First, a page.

As is our annual Christmas tradition, my wife and I erected our Christmas tree a few days ago accompanied by whatever festive tunes Pandora saw fit to bestow upon us. One of those tunes struck me as strangely inappropriate the more I listened to it. You may know it, it goes something like this:
By “inappropriate,” I mean that the song seems to violate what is becoming a dominant aspect of contemporary sexual morality: consent. “Baby, It’s Cold Outside” is scored as a conversation between a man referred to as the “wolf” and a woman referred to as the “mouse.” The woman repeatedly expresses her desire to depart, while her male companion continues to insist that she stay. She describes her concerns about her reputation and how her delaying any longer will alarm her family. The man continues to offer her alcohol, warn her of the dangers of leaving in such weather, and make physical advances that seem contrary to her wishes. It almost seems threatening. While some debates continue as to what actually constitutes affirmative consent in a potentially sexual encounter, most people understand that no means no.
The creepy vibe led Lydia Liza and Josiah Lemanski to do a little bit of a rewrite to this Christmas classic so that it emphasizes consent and respect. Have a listen:
It doesn’t sit quite as well on the ears, but it certainly tries to steer away from some of the more troubling aspects of the original. However inappropriate the original may seem in our present culture, it had a different impact when it first appeared in 1944. The song was originally written by Frank Loesser to be sung as a duet with his wife.
The tension in the song comes from her own desire to stay and society’s expectations that she’ll go. We see this in the organization of the song — from stopping by for a visit, to deciding to push the line by staying longer, to wanting to spend the entire night, which is really pushing the bounds of acceptability. Her beau in his repeated refrain “Baby, it’s cold outside” is offering her the excuses she needs to stay without guilt. – Slay Belle at Persephonemagazine.com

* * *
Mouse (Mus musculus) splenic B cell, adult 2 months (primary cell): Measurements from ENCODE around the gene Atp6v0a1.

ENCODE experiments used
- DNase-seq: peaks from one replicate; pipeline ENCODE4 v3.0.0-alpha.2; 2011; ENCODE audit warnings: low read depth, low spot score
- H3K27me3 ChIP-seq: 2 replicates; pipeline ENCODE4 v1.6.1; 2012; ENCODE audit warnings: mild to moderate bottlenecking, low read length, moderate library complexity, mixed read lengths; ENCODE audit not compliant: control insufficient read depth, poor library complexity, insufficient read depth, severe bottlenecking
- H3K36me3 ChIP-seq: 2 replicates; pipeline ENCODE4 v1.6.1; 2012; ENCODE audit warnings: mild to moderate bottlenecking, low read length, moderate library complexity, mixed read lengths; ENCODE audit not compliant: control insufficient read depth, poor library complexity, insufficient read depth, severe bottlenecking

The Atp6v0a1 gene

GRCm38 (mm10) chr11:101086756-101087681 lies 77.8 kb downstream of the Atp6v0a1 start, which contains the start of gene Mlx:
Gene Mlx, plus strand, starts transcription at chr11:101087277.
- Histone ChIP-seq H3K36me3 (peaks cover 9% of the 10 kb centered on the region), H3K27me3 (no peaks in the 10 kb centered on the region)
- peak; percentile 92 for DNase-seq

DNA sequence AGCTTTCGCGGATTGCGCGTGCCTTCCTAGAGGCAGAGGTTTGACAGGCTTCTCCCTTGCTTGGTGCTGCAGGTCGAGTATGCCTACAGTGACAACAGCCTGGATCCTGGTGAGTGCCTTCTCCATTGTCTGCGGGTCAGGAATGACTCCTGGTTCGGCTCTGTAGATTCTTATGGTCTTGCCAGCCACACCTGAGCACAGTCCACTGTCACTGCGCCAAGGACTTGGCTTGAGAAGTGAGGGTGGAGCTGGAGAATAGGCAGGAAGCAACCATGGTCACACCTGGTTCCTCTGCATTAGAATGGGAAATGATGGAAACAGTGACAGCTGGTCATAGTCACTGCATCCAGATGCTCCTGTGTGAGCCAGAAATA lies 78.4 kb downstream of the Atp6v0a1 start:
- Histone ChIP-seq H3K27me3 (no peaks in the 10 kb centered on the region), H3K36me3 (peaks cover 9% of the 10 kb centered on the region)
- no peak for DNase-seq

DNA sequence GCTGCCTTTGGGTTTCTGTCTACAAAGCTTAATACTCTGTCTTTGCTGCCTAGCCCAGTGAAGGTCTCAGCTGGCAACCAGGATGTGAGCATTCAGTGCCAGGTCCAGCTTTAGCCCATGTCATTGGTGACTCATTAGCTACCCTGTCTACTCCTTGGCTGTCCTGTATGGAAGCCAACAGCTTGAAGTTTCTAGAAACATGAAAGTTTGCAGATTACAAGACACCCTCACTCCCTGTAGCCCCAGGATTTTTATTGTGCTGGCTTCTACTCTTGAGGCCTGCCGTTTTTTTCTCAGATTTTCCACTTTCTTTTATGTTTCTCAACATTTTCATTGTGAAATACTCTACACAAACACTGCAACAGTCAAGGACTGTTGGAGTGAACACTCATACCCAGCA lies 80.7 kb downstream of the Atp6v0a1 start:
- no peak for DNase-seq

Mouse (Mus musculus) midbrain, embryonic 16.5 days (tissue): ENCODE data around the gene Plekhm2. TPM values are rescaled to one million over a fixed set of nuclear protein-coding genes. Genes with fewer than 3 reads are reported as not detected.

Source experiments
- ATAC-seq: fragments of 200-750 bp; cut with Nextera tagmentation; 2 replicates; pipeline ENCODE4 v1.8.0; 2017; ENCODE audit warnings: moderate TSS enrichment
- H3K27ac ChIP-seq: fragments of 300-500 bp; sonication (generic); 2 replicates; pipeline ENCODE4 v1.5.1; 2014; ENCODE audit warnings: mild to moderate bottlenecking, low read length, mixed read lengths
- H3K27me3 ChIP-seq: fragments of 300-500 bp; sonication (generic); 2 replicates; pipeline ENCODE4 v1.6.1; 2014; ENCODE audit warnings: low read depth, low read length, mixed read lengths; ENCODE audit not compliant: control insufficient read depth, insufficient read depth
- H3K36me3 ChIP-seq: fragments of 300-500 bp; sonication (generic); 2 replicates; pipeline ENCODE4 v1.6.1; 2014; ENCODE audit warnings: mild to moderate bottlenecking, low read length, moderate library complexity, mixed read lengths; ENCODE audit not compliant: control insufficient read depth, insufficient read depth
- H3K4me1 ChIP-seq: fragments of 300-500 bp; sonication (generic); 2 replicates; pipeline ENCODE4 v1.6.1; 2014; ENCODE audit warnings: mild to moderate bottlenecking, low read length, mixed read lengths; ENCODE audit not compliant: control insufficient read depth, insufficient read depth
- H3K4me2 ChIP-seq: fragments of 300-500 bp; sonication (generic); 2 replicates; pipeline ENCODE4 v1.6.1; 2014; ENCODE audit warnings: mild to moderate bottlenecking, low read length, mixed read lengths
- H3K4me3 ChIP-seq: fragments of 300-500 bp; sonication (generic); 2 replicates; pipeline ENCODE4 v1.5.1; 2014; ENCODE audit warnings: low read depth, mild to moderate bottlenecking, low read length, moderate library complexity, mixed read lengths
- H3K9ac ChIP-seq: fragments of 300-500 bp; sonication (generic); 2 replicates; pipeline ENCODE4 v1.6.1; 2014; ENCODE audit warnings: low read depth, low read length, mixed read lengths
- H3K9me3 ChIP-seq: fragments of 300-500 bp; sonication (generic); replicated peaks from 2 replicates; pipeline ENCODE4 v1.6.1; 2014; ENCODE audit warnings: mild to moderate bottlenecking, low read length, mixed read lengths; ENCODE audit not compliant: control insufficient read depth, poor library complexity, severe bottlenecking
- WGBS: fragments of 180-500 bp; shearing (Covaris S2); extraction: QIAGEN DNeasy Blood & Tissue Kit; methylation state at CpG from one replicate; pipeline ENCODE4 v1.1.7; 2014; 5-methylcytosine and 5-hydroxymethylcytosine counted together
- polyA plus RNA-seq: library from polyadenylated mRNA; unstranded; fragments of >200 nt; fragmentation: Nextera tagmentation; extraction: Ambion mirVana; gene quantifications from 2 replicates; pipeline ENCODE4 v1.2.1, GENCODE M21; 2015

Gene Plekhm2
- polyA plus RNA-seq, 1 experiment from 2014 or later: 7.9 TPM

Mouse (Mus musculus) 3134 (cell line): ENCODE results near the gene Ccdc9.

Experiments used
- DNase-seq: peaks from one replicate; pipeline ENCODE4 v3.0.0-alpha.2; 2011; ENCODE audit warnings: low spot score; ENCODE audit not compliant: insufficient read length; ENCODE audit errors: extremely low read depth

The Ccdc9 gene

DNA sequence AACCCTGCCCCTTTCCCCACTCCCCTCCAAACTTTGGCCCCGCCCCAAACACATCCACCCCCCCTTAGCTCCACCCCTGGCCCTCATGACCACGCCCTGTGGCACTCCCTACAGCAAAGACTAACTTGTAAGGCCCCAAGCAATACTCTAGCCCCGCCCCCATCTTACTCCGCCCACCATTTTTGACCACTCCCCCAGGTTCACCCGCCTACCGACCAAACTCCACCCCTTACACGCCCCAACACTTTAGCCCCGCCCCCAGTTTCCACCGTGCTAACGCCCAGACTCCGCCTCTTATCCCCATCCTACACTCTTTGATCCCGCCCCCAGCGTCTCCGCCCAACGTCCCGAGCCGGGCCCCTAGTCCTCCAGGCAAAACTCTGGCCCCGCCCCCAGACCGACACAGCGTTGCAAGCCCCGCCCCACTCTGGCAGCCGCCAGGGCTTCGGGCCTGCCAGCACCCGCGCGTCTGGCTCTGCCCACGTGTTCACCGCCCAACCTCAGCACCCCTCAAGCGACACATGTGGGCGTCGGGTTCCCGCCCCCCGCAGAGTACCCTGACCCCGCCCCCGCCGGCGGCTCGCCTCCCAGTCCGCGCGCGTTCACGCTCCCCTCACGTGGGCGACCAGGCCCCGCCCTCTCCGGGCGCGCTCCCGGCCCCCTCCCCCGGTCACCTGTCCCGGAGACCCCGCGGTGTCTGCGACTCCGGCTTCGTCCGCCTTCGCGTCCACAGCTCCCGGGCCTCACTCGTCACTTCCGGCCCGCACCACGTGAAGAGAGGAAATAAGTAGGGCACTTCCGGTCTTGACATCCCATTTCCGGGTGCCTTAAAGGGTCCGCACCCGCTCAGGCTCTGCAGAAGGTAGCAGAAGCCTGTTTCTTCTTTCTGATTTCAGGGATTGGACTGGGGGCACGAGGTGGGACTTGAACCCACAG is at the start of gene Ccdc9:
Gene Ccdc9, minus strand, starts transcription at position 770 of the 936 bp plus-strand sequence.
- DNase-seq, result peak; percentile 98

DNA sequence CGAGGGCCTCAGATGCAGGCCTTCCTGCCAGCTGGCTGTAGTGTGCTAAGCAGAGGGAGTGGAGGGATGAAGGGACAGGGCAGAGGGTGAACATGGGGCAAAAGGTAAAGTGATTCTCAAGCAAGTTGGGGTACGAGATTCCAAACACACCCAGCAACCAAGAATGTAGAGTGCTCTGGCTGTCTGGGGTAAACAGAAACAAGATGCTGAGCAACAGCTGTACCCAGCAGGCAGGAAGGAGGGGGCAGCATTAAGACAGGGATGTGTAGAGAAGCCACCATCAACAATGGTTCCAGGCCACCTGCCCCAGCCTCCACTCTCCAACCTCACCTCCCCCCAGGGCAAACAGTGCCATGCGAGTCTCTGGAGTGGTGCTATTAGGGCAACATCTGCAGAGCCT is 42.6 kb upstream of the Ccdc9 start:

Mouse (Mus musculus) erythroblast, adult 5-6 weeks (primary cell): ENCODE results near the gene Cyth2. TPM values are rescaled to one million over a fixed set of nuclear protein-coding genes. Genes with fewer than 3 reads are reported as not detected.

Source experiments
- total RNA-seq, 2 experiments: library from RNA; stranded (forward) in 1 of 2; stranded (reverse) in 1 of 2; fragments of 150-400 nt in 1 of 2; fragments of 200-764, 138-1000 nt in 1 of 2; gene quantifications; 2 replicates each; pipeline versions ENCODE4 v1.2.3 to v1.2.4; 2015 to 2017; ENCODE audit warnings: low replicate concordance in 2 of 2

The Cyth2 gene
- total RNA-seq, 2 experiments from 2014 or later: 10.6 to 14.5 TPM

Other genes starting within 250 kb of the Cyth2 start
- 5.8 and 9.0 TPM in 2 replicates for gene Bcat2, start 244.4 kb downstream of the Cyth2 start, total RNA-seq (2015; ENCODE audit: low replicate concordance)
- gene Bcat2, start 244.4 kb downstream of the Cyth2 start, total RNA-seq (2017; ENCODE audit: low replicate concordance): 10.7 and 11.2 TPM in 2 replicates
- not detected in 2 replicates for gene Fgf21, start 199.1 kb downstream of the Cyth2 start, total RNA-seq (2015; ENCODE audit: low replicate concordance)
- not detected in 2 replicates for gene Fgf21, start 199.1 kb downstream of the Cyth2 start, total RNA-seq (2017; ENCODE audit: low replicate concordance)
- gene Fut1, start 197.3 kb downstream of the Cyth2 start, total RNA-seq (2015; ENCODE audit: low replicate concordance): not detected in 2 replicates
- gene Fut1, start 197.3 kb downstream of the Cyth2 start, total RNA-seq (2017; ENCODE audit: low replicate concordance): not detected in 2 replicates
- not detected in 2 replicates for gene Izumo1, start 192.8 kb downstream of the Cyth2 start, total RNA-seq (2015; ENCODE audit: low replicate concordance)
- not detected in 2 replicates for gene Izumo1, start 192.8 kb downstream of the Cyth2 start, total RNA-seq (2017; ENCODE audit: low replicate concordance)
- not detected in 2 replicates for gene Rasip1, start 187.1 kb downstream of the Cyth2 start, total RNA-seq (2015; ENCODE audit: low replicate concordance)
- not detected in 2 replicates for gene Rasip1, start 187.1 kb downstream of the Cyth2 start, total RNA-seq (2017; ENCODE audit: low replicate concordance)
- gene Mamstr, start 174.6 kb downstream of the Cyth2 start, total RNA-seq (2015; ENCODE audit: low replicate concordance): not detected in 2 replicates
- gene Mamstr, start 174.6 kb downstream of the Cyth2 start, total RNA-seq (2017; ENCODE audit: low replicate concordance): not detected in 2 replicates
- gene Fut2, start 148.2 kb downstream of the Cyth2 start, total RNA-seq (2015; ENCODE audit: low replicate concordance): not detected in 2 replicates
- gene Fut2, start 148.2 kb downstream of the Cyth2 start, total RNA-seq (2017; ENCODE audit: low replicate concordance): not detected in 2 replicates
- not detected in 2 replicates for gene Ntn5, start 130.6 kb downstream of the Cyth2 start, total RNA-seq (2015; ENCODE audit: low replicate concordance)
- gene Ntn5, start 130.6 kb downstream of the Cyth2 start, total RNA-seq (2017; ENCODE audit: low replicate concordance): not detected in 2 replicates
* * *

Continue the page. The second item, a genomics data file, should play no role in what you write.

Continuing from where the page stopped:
“Baby, It’s Cold Outside” is set against a background of certain sexual norms from a certain time and place. It was not intended to be about consent. The woman’s primary concern is not necessarily that she does not want to stay over, but rather that she will face ridicule if she does. While he does not seem to think his reputation is in jeopardy, she certainly does. The song in its day actually seems to have had something of a message of liberation to it.
“Baby, It’s Cold Outside” is a good example of how things change from place to place and from time to time. Cultural norms and values are always in motion. We have to be slow to condemn people in other places and times, especially when we do not understand the values and assumptions that underlie their actions and art. At the same time, we must be honest about aspects of our own culture that are confusing and contrary to the values we want to see in our society. While “Baby, It’s Cold Outside” may have been scandalous when it was first performed in the forties, it is controversial for an entirely different reason today.